Speaker

Yiorgos Anagnostou is Professor of transnational and diaspora modern Greek studies at Ohio State University. His work is interdisciplinary and has been published in a wide range of scholarly journals (see, http://www.mgsa.org/faculty/anagnost.html). He is the author of Contours of White Ethnicity: Popular Ethnography and the Making of Usable Pasts in Greek America (Ohio University Press, 2009), now under translation into Greek (εκδόσεις Νήσος, 2017). He has also published two poetry collections, «Διασπορικές Διαδρομές» (Απόπειρα 2012, http://apopeirates.blogspot.com/2012/04/blog-post_20.html), and «Γλώσσες Χ Επαφής, Επιστολές εξ Αμερικής» (Ενδυμίων 2016, http://endymionpublic.blogspot.com/). He is the co-editor of the upcoming online Ergon: Greek/American Arts and Letters (Autumn 2017). He writes for Greek and Greek American media, and occasionally blogs on Greek America (http://immigrations-ethnicities-racial.blogspot.com/), and diaspora poetry (http://diasporic-skopia.blogspot.com/). His poetry in English has been published in Transnational Literature and Voices of Hellenism.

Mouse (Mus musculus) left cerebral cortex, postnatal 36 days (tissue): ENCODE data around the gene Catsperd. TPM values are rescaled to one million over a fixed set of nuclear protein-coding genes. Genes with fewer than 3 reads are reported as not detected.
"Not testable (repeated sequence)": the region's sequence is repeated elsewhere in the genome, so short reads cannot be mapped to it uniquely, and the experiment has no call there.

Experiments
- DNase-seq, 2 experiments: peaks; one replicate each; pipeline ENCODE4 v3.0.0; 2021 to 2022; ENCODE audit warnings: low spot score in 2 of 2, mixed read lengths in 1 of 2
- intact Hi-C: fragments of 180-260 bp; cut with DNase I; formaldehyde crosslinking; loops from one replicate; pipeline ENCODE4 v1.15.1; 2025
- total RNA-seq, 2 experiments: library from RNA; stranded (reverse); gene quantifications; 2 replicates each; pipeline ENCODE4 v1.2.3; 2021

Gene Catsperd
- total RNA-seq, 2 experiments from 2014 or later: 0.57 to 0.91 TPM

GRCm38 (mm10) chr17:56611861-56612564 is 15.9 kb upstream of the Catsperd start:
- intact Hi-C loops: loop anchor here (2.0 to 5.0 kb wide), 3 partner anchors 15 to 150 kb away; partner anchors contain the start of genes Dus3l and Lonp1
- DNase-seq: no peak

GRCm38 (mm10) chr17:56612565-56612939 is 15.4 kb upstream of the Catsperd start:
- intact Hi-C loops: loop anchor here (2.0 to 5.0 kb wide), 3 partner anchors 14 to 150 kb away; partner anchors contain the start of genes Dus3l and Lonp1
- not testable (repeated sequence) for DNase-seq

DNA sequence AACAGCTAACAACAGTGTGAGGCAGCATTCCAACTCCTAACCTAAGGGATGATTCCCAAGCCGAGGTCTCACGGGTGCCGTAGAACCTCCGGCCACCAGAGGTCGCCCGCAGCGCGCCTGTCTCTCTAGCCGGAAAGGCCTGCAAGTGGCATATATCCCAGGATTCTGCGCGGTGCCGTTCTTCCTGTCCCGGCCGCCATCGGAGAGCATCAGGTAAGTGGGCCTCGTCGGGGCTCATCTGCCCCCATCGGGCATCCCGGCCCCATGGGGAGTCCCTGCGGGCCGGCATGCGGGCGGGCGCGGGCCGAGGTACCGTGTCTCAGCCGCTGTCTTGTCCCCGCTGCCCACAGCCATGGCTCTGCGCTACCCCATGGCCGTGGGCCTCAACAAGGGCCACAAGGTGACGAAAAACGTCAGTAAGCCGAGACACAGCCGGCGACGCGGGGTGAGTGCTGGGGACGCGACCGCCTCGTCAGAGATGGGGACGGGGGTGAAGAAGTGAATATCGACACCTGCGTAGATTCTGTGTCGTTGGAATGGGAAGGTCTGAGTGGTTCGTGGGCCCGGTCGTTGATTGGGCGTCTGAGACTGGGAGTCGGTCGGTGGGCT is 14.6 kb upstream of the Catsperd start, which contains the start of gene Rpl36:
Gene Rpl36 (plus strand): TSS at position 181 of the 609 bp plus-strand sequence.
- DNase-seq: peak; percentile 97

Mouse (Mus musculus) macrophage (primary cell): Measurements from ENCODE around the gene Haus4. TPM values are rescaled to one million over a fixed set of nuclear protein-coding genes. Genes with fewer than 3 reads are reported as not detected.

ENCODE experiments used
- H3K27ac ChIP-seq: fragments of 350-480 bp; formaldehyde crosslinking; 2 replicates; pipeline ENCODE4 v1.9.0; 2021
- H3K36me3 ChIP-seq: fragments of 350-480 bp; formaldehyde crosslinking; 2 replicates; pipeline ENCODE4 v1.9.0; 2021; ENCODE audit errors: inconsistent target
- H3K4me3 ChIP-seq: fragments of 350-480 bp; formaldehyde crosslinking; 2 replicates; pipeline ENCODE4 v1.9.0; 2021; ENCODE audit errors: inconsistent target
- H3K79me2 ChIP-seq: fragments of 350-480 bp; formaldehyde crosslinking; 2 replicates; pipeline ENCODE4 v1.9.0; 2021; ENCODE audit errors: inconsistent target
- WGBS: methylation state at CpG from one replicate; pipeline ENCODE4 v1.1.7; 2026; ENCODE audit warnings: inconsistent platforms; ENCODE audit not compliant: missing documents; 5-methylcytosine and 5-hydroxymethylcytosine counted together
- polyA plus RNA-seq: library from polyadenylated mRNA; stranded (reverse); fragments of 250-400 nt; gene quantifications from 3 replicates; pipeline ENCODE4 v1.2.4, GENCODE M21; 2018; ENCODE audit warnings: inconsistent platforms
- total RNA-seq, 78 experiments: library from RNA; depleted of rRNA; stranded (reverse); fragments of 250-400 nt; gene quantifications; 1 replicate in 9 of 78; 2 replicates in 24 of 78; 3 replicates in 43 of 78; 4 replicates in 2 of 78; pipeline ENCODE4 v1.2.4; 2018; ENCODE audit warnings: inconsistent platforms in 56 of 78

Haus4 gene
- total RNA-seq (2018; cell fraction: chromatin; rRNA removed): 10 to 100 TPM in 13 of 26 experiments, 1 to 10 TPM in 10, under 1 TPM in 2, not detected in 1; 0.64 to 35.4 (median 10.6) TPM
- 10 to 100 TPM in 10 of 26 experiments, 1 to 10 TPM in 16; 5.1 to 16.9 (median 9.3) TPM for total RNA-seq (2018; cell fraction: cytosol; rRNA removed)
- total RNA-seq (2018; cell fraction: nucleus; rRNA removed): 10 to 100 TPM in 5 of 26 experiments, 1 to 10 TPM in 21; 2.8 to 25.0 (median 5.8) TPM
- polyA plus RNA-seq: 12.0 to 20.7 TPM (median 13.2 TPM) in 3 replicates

Cosponsored by the Advanced Training in Greek Poetry Translation and Performance Workshop.

Catalina Florina Florescu, Pace University
The Interplay of Ekphrastic Readings of Femininity Post-Mastectomy
Thursday, November 9, 2017 - 7:00pm
Room 114, Barker Center

Synopsis

In my talk, I focus on a fictional character, Mia, from my eponymous play about a sophisticated, highly educated woman, who is a college professor of English. Confronted with breast cancer, Mia rips apart patriarchal discourses related to what constitutes femininity. When Mia is diagnosed with breast cancer, she faces more than her illness and the fluctuating side effects of its treatments. Mia discovers she is expected to have two breasts as an imposed, corseted social commentary on her femininity.